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The Big Shift presents many challenges, including developing new practices and institutions. But from our experience, the greatest challenge will be creating a new mindset, one that stands in stark contrast to the dominant mindset of the push world. A mindset is comprised of assumptions (in this case about how to succeed) so basic that they are rarely made explicit, much less challenged and refined. Yet these assumptions drive all of the decisions and actions we take to address the growing pressures around us. Our next few postings will examine some of the key dimensions of the new mindset that is needed to harness the power of pull.
The time horizon: “Pull” does not mean thinking only about the short-term
Many of the people we have talked to about our book have the misconception that pull is driven by a short-term mindset. After all, one of the key drivers of the move from push to pull platforms is the increasing difficulty in forecasting and predicting demand and the consequent challenges this presents. If change is so constant and disruptive that it makes predicting the future impossible, what is the point of taking a long-term perspective? Pull lets you respond rapidly and effectively to near-term developments, but a short-term mindset undermines the potential power of pull. Paradoxically, successful deployment of pull techniques designed to cope with near-term uncertainty actually requires an increased focus on long-term direction.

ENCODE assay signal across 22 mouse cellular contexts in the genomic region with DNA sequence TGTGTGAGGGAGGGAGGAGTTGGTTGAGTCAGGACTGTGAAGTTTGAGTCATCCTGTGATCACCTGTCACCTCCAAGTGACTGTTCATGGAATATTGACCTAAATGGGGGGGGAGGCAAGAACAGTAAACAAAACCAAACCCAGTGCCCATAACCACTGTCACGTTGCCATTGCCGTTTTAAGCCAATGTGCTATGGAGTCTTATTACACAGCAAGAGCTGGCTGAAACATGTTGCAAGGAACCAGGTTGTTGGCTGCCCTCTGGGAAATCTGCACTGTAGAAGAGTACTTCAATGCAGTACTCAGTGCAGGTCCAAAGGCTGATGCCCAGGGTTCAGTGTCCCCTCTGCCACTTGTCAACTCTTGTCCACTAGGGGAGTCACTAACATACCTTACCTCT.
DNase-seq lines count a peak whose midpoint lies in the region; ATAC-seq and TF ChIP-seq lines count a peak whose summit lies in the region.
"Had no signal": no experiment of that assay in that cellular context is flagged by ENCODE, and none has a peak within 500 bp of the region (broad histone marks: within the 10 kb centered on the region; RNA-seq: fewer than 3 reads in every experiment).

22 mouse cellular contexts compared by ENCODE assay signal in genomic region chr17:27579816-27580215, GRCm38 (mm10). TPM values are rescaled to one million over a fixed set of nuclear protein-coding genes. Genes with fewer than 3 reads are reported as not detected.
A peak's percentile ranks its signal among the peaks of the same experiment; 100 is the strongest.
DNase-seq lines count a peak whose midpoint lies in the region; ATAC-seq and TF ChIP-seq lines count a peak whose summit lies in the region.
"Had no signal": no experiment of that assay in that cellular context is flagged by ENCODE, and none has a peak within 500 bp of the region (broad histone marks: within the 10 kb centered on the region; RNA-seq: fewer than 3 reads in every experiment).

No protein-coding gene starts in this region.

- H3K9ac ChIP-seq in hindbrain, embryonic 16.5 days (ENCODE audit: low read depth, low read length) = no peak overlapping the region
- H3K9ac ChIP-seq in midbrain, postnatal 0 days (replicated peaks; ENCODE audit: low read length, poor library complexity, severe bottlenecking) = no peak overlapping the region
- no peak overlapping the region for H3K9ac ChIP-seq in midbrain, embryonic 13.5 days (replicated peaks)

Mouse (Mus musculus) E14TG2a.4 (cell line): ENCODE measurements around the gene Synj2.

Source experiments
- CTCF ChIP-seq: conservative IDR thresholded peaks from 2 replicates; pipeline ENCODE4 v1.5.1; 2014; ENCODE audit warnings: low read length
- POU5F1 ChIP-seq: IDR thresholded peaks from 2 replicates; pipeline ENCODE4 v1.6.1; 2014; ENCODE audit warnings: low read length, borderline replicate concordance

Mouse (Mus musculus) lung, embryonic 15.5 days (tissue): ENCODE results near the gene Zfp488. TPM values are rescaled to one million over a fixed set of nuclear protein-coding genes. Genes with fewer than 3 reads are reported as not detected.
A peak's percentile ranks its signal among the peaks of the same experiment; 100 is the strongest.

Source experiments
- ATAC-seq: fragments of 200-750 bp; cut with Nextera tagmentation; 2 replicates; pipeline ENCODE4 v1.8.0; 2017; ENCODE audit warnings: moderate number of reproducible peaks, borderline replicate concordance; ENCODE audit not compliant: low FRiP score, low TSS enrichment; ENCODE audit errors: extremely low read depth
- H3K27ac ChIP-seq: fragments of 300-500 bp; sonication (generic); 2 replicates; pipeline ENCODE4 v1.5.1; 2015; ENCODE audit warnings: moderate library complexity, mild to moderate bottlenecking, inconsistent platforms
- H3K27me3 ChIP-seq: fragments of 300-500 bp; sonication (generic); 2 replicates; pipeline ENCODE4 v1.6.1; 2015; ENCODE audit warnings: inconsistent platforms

As one moves up the levels of pull, a long-term view becomes increasingly important:
Accessing resources when and where they are needed works in the near-term but can become totally reactive if you adopt only a short-term perspective. You respond to the latest events but risk never getting enough attention and effort focused against any one initiative to make progress. Whether you own them or not, resources must be managed and used in a way that makes progress.
Achieving impact requires ensuring a critical mass of resources and attention. Easier access can lure us into spreading ourselves way too thin across too many fronts. Critical mass requires making choices about what to pursue longer-term and to avoid the momentary distractions that can drain resources and attention.
Attracting resources that can help you succeed often seems to function in the short-term (such as the serendipitous encounter just when you need it). Attract actually works better if you (as an individual or an institution) can define and communicate your long-term direction and quests. What domains are of greatest interest and what are your performance goals? These act as beacons to attract people who share an interest in, and can help support, longer-term efforts and allow you to make choices that improve the odds of connecting with those people, shaping serendipity.